February 27, 2020

Rich Singer: Helping Young Athletes in Need

Rich Singer  and Travon Dugar Muhammad’s Sole Brothers nonprofit donates gently worn athletic shoes to athletes in need. 

The seeds for the organization were planted back in 2010 when Singer and Dugar Muhammad were working as coach and assistant coach respectively at Santa Monica’s private school Crossroads High. 

Needing a community service project, a group of graduating eighth-grade basketball players including Singer’s son, held a shoe drive. They donated the shoes they collected to the Santa Monica Police Activities League. The following year, Singer established Sole Brothers.

Singer is Jewish and Dugar Muhammad is Muslim. To date, the interfaith duo has donated more than 4,000 shoes. They also provide incoming college freshmen with extra funds to pay for school through the foundation they created last year. The organization also operates a club basketball program serving approximately 90 children.

 “We’re proof that a Muslim and Jew can get along,” Singer, 60, said.  “At our heart and soul we are similarly aligned as far as what’s important to us —  being parents and just being good human being[s] on this planet.”

Singer has worked as an educator for the past 15 years. Along with leading Sole Brothers, he also has volunteered with Jewish Big Brothers Big Sisters of Los Angeles and the JCC Maccabi Games.

“We’re not going to let money be a deterrent to [going to college]. That’s always been our philosophy. We enjoy and appreciate serving the community in that regard.” — Rich Singer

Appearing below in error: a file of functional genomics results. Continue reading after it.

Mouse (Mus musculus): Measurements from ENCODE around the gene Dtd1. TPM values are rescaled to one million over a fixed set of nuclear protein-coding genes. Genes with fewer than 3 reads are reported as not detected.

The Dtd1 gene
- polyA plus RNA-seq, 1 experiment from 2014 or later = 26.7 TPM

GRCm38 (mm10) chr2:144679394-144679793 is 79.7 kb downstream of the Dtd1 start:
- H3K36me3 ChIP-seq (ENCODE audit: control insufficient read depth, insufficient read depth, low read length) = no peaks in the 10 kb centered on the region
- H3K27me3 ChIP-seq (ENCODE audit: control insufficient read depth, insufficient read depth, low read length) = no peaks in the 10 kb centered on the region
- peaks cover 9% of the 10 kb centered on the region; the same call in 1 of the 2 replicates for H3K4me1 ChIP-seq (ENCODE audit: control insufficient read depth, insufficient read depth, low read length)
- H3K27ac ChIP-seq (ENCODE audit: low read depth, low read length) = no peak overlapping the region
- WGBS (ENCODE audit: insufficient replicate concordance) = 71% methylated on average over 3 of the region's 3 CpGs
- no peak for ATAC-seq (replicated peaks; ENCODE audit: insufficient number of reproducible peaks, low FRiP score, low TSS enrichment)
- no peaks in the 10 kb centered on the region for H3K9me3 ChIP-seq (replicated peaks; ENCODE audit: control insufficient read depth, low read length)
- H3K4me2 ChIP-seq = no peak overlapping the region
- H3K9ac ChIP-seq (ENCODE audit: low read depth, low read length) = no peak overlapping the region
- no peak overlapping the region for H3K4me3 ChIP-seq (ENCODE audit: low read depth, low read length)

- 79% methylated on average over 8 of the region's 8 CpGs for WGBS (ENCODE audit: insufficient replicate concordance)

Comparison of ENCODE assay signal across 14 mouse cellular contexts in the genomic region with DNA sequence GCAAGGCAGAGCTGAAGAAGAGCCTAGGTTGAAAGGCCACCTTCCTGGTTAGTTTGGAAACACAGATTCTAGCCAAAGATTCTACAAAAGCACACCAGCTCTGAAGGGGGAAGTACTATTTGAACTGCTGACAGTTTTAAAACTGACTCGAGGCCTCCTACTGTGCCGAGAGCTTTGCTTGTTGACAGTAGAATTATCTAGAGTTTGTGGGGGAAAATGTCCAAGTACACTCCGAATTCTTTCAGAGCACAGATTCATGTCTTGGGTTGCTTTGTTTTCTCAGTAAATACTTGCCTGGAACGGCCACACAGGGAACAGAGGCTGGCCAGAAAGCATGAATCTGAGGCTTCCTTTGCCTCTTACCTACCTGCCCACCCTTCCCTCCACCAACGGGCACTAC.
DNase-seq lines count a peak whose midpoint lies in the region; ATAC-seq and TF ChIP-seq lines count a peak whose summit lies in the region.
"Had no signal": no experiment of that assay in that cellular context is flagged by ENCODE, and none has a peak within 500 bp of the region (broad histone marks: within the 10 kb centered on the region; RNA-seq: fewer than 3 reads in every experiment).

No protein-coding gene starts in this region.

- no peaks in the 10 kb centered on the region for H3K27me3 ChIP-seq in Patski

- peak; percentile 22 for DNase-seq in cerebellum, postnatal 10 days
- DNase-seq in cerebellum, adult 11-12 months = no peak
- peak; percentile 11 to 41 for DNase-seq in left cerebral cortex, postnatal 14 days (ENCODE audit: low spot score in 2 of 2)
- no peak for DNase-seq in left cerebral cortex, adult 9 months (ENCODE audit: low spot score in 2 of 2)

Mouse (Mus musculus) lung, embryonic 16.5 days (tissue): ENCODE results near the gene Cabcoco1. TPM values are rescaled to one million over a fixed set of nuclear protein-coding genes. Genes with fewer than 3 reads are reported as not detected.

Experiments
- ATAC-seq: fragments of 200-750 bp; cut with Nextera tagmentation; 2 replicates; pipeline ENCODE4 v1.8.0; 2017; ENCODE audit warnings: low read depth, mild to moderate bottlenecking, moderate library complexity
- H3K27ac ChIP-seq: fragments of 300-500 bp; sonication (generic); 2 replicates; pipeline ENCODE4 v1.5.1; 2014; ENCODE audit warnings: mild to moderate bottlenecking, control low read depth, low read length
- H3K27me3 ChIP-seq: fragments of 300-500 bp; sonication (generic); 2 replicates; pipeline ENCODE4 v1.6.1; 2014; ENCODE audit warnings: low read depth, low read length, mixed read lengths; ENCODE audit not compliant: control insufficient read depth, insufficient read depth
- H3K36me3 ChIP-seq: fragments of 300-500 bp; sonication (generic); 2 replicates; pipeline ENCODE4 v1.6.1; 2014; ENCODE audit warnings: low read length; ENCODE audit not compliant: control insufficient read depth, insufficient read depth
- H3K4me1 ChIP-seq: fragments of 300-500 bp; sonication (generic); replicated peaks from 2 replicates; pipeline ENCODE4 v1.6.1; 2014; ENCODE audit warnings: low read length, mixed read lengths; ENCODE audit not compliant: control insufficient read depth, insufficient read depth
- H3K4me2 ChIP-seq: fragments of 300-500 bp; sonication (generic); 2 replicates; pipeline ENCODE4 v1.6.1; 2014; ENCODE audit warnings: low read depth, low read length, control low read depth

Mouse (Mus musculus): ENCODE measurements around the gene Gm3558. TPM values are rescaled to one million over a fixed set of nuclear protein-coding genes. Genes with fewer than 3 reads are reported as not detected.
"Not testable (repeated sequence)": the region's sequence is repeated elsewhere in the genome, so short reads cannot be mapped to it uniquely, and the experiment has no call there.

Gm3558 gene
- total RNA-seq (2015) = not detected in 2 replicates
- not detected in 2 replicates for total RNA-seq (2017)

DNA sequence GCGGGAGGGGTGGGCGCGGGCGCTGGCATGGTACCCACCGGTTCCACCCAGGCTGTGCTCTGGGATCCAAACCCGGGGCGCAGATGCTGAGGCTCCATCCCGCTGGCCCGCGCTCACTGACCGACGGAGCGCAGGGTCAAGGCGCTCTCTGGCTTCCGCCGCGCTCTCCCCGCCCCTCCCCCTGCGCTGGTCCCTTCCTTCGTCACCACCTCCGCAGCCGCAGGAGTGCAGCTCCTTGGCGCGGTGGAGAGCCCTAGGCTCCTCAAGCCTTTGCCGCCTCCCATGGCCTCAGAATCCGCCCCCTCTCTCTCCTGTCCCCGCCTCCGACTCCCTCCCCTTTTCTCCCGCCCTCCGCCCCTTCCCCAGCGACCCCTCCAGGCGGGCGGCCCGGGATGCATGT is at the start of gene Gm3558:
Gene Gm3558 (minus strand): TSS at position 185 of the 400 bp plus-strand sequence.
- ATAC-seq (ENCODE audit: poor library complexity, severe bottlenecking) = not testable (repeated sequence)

Dugar Muhammad, 44, a Crossroads alumnus, played Division II basketball for UC Davis. About 10 years ago, he injured his right arm in a motorcycle accident. Today he works as a coach at both Sole Brothers and at Crossroads.

“He lost the use of his right arm, but not the use of his heart and soul,” Singer said.

Grantmaking group the Bartman Foundation has provided Sole Brothers with a “huge donation” to help the group’s recently launched scholarship program, Singer said. 

“We’re not going to let money be a deterrent to [going to college],” he said. “That’s always been our philosophy. We enjoy and appreciate serving the community in that regard.”

Sole Brothers depends on young people who know about the organization growing out of their shoes quickly and donating them to the group. Young people also collect shoes for Sole Brothers for their b’nai mitzvah projects, Singer said. And while Singer and Dugar Muhammad are pleased with their success so far they are not trying to grow too quickly. 

“Travon and I are cautious not to expand too much because we don’t want to put the program at risk,” Singer said. “We’ve grown it organically every year.”

Nevertheless, they would like to attract greater support from donors.

“I’m aware of the fact there are a good number of foundations that need to donate money every year,” Singer said. “If we got a small amount of a number of these, the number of people we [could] reach would increase.”

Ultimately, Singer and Dugar Muhammad are living out their values. “It’s good for the soul,” Singer said. “Pun intended.”

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